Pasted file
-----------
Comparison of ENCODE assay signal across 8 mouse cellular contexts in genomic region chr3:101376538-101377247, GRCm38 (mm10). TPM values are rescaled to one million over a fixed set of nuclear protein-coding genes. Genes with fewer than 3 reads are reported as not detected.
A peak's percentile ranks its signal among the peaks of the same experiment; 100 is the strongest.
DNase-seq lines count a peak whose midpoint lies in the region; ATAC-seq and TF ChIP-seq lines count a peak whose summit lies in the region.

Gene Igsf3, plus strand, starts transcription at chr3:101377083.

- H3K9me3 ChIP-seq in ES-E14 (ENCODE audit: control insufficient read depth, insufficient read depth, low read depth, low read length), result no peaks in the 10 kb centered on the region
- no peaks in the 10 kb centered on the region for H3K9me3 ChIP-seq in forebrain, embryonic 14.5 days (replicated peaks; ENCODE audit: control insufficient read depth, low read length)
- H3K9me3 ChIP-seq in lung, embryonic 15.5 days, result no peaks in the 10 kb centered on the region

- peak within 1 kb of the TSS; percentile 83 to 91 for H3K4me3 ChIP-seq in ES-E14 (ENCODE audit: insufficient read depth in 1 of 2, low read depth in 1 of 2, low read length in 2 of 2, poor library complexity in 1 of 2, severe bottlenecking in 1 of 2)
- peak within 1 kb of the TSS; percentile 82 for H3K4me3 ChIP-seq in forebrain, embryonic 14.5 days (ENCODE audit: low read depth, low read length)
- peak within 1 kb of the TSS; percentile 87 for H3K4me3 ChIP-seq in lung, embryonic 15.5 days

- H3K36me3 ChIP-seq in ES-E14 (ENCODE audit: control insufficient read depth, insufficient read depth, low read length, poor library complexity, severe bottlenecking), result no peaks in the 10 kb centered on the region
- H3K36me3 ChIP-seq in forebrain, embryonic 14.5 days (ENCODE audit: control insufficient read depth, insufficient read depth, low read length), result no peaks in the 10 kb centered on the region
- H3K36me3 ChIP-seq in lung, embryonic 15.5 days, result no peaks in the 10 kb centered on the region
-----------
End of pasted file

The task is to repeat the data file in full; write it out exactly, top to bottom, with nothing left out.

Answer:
Comparison of ENCODE assay signal across 8 mouse cellular contexts in genomic region chr3:101376538-101377247, GRCm38 (mm10). TPM values are rescaled to one million over a fixed set of nuclear protein-coding genes. Genes with fewer than 3 reads are reported as not detected.
A peak's percentile ranks its signal among the peaks of the same experiment; 100 is the strongest.
DNase-seq lines count a peak whose midpoint lies in the region; ATAC-seq and TF ChIP-seq lines count a peak whose summit lies in the region.

Gene Igsf3, plus strand, starts transcription at chr3:101377083.

- H3K9me3 ChIP-seq in ES-E14 (ENCODE audit: control insufficient read depth, insufficient read depth, low read depth, low read length), result no peaks in the 10 kb centered on the region
- no peaks in the 10 kb centered on the region for H3K9me3 ChIP-seq in forebrain, embryonic 14.5 days (replicated peaks; ENCODE audit: control insufficient read depth, low read length)
- H3K9me3 ChIP-seq in lung, embryonic 15.5 days, result no peaks in the 10 kb centered on the region

- peak within 1 kb of the TSS; percentile 83 to 91 for H3K4me3 ChIP-seq in ES-E14 (ENCODE audit: insufficient read depth in 1 of 2, low read depth in 1 of 2, low read length in 2 of 2, poor library complexity in 1 of 2, severe bottlenecking in 1 of 2)
- peak within 1 kb of the TSS; percentile 82 for H3K4me3 ChIP-seq in forebrain, embryonic 14.5 days (ENCODE audit: low read depth, low read length)
- peak within 1 kb of the TSS; percentile 87 for H3K4me3 ChIP-seq in lung, embryonic 15.5 days

- H3K36me3 ChIP-seq in ES-E14 (ENCODE audit: control insufficient read depth, insufficient read depth, low read length, poor library complexity, severe bottlenecking), result no peaks in the 10 kb centered on the region
- H3K36me3 ChIP-seq in forebrain, embryonic 14.5 days (ENCODE audit: control insufficient read depth, insufficient read depth, low read length), result no peaks in the 10 kb centered on the region
- H3K36me3 ChIP-seq in lung, embryonic 15.5 days, result no peaks in the 10 kb centered on the region